NAIROBI, (Xinhua) — Kenyan police on Tuesday arrested six suspects after being found with 216 kilograms of ivory worth 210,000 U.S. dollars in a house in Utawala residential area, Nairobi.
Head of Special Crimes Prevention Unit Noah Katumo said the suspects found with the tusks told police they were headed for Hong Kong where the owners had paid for their shipment.
“They planned to use tobacco to seal the ivory to avoid detection at various points,” Katumo said in Nairobi, noting that the police tracked the suspects to the two bedroomed house where the ivory had been cut into pieces and packaged ready for shipment following a tip off.
Katumo said the main dealer identified as Abdinur Ibrahim was among those arrested and that most of the ivory originated from Meru National Park.
The arrests come after conservationists have decried the entry of organized crime syndicates into the illegal wildlife trade, most notably of rhino horn and elephant ivory, which they said, has created a crisis situation in many African countries.
The Kenya Wildlife Service (KWS) has expressed fears that the recent spike in poaching which has contributed to the depletion of wildlife including elephants, lions and rhinos, are threatening many years of conservation efforts and animal populations that had started to balloon.
Katumo added they also seized a weighing machine, rolls of cello tape and rolls of tobacco that the men were using in their business. He said the supposed to be receiver had sent half of the money to the senders of the cargo.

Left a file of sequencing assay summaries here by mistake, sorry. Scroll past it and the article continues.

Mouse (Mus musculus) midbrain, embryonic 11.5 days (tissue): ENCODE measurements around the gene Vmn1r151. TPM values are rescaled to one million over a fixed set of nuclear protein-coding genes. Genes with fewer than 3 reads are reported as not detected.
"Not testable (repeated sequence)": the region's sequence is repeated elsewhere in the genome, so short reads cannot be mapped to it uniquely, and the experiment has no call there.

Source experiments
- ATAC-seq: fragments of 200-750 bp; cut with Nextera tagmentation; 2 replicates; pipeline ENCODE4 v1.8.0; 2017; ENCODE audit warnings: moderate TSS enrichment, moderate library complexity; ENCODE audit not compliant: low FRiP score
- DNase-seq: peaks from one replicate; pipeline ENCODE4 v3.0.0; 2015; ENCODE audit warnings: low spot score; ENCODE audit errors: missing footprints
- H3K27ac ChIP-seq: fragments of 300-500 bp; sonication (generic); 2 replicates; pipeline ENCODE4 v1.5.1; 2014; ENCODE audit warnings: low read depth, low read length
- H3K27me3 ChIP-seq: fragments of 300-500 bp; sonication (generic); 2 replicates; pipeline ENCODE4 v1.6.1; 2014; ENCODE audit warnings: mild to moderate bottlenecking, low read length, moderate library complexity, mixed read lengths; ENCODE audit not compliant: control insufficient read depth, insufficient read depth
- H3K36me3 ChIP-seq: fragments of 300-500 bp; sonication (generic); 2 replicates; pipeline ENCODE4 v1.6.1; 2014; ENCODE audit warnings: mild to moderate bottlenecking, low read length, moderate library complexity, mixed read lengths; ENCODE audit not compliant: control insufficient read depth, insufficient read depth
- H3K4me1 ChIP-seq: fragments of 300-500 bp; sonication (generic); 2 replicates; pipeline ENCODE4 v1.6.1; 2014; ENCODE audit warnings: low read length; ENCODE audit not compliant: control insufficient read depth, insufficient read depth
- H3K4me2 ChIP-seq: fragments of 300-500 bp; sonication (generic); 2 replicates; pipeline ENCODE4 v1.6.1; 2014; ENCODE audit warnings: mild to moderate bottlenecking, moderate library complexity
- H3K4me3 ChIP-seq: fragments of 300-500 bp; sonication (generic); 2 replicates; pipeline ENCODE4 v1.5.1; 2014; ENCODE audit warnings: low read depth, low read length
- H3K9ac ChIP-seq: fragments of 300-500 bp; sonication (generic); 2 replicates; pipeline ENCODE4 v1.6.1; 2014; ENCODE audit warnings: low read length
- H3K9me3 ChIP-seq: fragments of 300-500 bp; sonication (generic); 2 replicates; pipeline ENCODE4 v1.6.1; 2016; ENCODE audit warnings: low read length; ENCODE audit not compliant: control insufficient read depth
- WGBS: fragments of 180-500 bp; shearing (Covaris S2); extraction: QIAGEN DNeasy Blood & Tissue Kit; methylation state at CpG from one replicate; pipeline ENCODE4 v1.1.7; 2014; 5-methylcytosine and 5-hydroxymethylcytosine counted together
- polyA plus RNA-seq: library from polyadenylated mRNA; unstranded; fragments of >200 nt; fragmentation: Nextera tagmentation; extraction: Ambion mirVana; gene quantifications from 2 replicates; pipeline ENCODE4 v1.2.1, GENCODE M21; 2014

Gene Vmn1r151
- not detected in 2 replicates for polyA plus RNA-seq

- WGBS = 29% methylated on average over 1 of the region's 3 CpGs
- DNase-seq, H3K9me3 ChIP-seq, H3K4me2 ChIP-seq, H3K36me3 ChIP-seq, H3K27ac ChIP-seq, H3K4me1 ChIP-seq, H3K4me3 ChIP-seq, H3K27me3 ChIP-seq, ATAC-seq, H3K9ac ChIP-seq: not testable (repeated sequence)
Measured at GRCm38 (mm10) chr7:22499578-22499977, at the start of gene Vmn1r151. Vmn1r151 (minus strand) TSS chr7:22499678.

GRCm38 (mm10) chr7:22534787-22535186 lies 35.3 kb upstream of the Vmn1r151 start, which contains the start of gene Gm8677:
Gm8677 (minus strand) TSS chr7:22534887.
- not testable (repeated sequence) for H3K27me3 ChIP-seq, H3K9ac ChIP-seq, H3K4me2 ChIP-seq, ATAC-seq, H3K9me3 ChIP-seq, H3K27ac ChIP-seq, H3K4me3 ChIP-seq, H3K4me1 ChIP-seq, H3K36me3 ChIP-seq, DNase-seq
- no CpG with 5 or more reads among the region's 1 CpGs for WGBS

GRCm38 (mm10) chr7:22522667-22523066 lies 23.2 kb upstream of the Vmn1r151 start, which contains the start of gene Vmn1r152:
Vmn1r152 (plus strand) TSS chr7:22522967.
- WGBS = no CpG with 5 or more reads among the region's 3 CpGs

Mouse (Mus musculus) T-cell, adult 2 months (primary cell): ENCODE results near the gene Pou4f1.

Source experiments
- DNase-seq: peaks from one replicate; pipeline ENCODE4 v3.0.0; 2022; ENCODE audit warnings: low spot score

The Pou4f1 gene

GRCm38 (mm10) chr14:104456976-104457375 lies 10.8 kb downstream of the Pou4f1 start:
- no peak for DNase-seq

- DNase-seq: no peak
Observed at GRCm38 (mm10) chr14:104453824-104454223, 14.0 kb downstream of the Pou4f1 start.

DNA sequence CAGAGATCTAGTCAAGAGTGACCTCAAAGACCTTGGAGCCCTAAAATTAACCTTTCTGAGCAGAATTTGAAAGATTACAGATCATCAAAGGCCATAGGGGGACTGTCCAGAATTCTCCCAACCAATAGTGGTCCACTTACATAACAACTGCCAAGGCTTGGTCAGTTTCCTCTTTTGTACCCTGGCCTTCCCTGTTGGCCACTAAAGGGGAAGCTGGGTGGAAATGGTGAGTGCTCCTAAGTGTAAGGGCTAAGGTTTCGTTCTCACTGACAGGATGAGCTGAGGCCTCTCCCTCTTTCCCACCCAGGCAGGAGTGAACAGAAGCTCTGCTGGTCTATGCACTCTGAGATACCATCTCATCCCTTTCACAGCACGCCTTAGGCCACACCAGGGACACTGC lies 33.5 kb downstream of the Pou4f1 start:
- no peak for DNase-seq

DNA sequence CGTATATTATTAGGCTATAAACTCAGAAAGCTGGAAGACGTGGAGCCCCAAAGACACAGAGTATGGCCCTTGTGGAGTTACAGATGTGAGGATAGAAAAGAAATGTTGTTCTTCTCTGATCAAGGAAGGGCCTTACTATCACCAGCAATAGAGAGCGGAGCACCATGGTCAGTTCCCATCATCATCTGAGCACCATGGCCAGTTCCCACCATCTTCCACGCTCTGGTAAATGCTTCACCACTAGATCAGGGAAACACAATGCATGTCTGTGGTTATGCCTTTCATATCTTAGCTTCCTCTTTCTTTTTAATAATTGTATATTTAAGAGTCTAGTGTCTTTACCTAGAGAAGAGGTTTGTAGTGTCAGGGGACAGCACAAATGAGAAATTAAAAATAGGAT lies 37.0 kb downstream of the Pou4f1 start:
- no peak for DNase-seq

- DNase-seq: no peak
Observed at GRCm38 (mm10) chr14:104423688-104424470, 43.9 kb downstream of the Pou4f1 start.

This gives an indication the illegal business in ivory is still rampant despite thorough policing and stiff penalties on those caught.
The operation was carried out by various government agencies. Two months ago two men were arrested after they were found with 117 kilograms of ivory in Tseikuru, Kitui County in eastern Kenya.
The arrest comes at a time when various agencies are investigating the March seizure of ivory weighing 117 kgs in Hanoi, Vietnam.
The Hanoi seizure was later traced back to Jomo Kenyatta International Airport. Recent trends show that the far eastern countries continue to present a lucrative market for ivory and other wildlife trophies. More suspects are being sought and under investigations.